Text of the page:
There’s an unfortunate but inevitable outcome to this growing tendency to note the political party of the president who nominated a judge. Whenever a judge appointed by a Democratic president ruled against Trump, it was seen by some as a “well, of course”-type thing: “Well, of course that judge ruled against Trump; he’s an Obama nominee.” And when a Republican judge sided against Trump — particularly those he appointed himself — it made the decision hit extra hard. For example, when the court of appeals affirmed the aforementioned dismissal of a Trump election lawsuit, many — including myself — rubbed it in Team Trump’s faces by noting that two of the judges on the panel had been nominated by George W. Bush and the third by Trump himself. And when the Supreme Court rejected two other frivolous election challenges — one from Pennsylvania Representative Mike Kelly and the other from the Texas attorney general — I was not alone in pointing out that all three Trump-appointed Justices had ruled against him.
I am not suggesting that judges come to the job as blank slates. Nor do I believe that judges robotically call “balls and strikes,” as seemingly every judicial nominee now claims during confirmation hearings. Every judge carries his or her own legal, ideological, and political viewpoints. Of course Republican presidents tend to nominate judges with proven conservative credentials while Democrats tend to nominate more liberal judges. That’s inevitable, and probably just fine in our democratic (lower-case “d”) system.
But the problem comes with the suggestion — which now, increasingly, goes beyond “suggestion” and into outright “accusation” — that judges are in the bag for the political party of whatever president nominated them. Trump stoked this impression when he proclaimed that he needed to get Justice Amy Coney Barrett on the Supreme Court before the election so she could help him out if the opportunity arose on an election-related lawsuit. Turned out, to Barrett’s credit — not so much.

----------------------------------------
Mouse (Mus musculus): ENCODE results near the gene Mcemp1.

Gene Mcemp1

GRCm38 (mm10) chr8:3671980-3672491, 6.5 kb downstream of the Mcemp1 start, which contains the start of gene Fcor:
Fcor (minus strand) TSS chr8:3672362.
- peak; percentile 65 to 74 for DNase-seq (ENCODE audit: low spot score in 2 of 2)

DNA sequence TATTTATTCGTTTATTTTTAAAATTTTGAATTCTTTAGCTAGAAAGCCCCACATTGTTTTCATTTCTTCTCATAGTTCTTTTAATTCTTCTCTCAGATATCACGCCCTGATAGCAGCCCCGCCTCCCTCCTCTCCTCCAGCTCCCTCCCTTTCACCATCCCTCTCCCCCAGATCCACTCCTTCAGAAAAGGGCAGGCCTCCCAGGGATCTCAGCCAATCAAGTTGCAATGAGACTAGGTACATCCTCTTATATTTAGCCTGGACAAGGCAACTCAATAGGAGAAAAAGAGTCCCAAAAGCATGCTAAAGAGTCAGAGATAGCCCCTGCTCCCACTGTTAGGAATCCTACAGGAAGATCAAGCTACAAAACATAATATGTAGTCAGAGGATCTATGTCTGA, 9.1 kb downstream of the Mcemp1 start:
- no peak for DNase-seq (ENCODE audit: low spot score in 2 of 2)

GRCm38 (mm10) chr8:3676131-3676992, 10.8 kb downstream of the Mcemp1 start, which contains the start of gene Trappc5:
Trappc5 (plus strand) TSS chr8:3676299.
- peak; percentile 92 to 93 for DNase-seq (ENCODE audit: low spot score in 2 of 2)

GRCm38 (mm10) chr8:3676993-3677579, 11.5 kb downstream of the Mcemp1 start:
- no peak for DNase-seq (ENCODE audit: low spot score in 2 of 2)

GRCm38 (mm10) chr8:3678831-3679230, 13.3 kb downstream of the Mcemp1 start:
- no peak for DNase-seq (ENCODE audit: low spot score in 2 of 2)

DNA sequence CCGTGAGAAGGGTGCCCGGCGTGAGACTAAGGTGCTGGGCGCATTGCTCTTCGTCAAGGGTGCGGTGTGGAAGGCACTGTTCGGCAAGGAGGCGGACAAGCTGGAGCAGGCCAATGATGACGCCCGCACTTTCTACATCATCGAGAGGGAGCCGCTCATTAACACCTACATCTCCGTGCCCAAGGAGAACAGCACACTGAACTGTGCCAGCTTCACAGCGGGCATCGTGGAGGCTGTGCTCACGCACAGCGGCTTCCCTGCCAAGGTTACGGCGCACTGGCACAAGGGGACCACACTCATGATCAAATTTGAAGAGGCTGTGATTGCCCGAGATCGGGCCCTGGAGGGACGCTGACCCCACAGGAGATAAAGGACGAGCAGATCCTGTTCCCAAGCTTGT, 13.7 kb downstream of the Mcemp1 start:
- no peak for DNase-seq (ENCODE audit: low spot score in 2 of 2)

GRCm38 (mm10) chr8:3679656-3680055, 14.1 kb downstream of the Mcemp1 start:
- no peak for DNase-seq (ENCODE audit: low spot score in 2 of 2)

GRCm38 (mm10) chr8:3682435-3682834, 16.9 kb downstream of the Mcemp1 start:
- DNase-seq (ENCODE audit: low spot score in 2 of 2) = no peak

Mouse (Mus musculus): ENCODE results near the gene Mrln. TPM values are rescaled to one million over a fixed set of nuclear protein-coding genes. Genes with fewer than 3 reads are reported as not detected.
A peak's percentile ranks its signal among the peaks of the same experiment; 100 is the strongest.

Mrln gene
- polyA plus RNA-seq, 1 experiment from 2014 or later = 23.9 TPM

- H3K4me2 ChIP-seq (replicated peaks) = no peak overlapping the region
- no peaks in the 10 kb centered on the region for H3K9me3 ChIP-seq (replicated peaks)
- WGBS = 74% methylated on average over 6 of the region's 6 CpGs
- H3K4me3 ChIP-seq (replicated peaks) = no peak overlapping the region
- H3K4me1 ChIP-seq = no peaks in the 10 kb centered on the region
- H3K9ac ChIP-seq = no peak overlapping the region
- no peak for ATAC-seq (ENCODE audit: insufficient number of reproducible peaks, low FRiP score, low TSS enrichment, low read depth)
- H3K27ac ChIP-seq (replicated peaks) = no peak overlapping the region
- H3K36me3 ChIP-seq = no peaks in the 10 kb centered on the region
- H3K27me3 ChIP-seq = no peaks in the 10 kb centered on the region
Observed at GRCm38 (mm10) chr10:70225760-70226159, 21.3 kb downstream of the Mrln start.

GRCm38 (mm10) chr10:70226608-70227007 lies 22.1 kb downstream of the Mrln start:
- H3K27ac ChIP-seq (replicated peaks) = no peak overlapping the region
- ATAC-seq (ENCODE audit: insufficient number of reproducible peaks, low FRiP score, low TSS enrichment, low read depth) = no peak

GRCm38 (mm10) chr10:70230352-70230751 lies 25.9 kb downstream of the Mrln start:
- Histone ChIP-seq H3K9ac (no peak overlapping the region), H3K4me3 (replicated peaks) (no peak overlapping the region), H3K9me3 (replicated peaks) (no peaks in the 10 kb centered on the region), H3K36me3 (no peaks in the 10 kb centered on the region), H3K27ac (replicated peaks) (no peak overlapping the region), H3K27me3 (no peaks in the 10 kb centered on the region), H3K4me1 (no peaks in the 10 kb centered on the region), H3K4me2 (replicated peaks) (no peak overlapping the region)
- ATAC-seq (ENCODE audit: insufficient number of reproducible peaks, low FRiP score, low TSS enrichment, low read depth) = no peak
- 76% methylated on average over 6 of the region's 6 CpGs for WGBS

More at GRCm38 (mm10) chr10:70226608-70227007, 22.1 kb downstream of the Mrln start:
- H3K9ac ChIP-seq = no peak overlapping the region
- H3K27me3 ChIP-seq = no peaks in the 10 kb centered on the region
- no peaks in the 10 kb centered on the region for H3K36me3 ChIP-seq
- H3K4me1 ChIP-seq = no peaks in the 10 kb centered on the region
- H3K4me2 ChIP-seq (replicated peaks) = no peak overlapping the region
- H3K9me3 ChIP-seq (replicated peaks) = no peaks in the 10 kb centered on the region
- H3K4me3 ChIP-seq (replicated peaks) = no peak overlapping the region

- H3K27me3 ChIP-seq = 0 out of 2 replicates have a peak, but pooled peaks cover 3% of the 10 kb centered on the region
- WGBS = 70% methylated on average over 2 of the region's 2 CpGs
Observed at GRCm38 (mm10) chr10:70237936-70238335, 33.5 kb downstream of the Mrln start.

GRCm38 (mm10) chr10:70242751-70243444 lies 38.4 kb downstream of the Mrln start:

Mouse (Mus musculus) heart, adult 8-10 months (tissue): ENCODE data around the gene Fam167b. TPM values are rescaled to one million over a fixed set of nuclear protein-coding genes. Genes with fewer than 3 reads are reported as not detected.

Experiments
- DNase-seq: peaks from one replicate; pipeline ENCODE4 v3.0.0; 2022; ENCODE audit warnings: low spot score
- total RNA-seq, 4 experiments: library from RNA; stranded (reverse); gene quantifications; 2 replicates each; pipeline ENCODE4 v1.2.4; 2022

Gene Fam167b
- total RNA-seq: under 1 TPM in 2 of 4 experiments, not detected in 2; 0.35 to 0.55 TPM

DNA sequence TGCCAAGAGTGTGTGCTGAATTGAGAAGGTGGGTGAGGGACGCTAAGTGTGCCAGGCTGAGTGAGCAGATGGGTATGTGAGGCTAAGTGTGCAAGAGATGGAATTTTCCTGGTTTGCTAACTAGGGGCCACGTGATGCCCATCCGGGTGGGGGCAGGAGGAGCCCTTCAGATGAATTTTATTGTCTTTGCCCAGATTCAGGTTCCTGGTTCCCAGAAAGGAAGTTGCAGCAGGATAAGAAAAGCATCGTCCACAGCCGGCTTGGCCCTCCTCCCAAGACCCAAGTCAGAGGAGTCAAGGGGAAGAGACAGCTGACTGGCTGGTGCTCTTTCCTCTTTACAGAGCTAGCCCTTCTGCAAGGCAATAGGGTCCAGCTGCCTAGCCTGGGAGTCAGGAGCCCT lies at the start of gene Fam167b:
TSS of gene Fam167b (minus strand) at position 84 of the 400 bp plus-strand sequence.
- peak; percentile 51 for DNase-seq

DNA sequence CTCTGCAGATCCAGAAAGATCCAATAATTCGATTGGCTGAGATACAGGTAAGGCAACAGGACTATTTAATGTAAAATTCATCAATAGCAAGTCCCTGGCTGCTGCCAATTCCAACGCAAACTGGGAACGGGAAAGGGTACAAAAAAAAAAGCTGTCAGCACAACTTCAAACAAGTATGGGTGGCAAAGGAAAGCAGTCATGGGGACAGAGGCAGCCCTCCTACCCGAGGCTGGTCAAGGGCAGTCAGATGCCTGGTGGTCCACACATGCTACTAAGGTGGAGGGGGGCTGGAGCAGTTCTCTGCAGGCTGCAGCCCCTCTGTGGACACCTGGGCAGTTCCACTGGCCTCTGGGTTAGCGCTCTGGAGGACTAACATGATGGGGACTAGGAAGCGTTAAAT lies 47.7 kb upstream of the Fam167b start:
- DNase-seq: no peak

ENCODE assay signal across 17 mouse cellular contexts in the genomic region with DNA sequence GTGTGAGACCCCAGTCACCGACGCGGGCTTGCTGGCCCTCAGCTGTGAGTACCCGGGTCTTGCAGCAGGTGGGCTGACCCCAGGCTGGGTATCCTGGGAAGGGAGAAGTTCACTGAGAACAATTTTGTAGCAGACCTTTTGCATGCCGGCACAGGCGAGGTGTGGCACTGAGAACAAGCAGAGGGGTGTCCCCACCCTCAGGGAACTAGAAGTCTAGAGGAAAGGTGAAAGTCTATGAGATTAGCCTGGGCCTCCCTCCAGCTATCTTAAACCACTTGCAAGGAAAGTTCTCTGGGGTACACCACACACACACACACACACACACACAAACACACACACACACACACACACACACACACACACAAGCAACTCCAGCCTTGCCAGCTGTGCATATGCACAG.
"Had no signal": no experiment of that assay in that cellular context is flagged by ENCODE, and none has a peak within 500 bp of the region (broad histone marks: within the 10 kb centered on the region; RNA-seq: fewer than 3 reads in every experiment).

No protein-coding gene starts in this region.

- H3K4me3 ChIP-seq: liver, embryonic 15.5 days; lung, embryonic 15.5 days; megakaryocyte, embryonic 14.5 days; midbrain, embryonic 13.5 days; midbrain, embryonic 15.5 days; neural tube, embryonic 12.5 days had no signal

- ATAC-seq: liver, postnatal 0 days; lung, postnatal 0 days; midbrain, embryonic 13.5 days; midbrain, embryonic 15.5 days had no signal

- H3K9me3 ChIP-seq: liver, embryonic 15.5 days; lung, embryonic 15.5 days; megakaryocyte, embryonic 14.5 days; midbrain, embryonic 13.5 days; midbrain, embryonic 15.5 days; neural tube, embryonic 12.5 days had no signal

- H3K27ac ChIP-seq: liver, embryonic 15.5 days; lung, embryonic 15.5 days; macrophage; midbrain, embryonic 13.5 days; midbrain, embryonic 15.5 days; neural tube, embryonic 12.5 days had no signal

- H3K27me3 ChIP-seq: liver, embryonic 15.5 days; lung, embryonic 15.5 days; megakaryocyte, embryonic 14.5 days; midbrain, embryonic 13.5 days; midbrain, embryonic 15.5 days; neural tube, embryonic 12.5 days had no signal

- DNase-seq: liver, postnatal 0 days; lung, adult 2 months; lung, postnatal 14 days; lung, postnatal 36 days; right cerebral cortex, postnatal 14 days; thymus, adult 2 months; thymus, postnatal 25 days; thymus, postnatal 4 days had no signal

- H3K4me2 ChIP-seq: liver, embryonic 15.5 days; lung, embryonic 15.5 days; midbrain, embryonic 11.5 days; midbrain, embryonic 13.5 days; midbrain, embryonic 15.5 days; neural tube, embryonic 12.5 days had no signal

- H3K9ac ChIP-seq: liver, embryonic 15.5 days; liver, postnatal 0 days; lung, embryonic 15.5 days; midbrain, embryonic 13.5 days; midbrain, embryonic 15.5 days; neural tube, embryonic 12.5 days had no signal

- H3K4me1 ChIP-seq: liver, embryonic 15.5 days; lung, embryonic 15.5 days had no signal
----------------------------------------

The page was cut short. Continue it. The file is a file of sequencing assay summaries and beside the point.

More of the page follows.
Let’s pause for a moment to appreciate the merits of life tenure. Whatever you may think of life tenure, put this on the positive side of the ledger: when a judge has permanent job security, she doesn’t owe a damn thing to the president who nominated her, or to anyone else, and there’s no incentive to curry favor. Life tenure is, if nothing else, liberating.
There is a bright side, I suppose. Trump’s final burst of legal mendacity — his spate of lawsuits challenging the election result — was so patently meritless that it forged a unique coalition of judges across geographical, political, and ideological lines who have said to Team Trump, essentially in unison: you gotta be kidding me. This may be a blip. I suspect it is. But the arguments made by Trump and his lawyers were so dreadful that they brought together even the most ideologically opposite judges. (In that sense, I suppose, Trump was something of a uniter.)
I don’t propose that, in the wake of Trump’s turbulent tenure, we should adopt some idealistic (and unrealistic) view of who judges are or what they do. They’re not automatons, and they do bring pre-existing personal and ideological views to the bench. But we need to have faith that judges will do their best to get it right. And, as we move on from Trump, we need to make a conscious effort not to glibly attribute rulings that we dislike to some political bias tied to whatever president nominated the judge, years before.
I hope we eventually can reach the point where it’s more trivia than anything else to note which president appointed which judge — as with Judge Sweet and Jimmy Carter. And I look forward to the day when every mention of a judge need not be preceded by the name of the president who nominated him or her: Clinton, Bush, Obama, Biden, or — yes — even Donald Trump himself.
Elie Honig is the author of the forthcoming book, “Hatchet Man: How Bill Barr Broke the Prosecutor’s Code and Corrupted the Justice Department,” now available for pre-order.